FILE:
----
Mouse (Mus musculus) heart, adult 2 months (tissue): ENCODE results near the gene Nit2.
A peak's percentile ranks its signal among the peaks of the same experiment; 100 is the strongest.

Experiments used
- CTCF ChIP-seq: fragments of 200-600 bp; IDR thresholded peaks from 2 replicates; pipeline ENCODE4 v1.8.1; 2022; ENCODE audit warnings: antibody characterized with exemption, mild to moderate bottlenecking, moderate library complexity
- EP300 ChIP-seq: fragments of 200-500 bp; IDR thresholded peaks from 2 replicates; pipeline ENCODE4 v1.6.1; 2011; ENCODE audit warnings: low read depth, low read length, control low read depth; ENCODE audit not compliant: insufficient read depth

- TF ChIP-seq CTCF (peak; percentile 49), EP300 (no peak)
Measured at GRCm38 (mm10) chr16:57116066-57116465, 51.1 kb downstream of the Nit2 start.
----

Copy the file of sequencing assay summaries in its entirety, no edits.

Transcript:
Mouse (Mus musculus) heart, adult 2 months (tissue): ENCODE results near the gene Nit2.
A peak's percentile ranks its signal among the peaks of the same experiment; 100 is the strongest.

Experiments used
- CTCF ChIP-seq: fragments of 200-600 bp; IDR thresholded peaks from 2 replicates; pipeline ENCODE4 v1.8.1; 2022; ENCODE audit warnings: antibody characterized with exemption, mild to moderate bottlenecking, moderate library complexity
- EP300 ChIP-seq: fragments of 200-500 bp; IDR thresholded peaks from 2 replicates; pipeline ENCODE4 v1.6.1; 2011; ENCODE audit warnings: low read depth, low read length, control low read depth; ENCODE audit not compliant: insufficient read depth

- TF ChIP-seq CTCF (peak; percentile 49), EP300 (no peak)
Measured at GRCm38 (mm10) chr16:57116066-57116465, 51.1 kb downstream of the Nit2 start.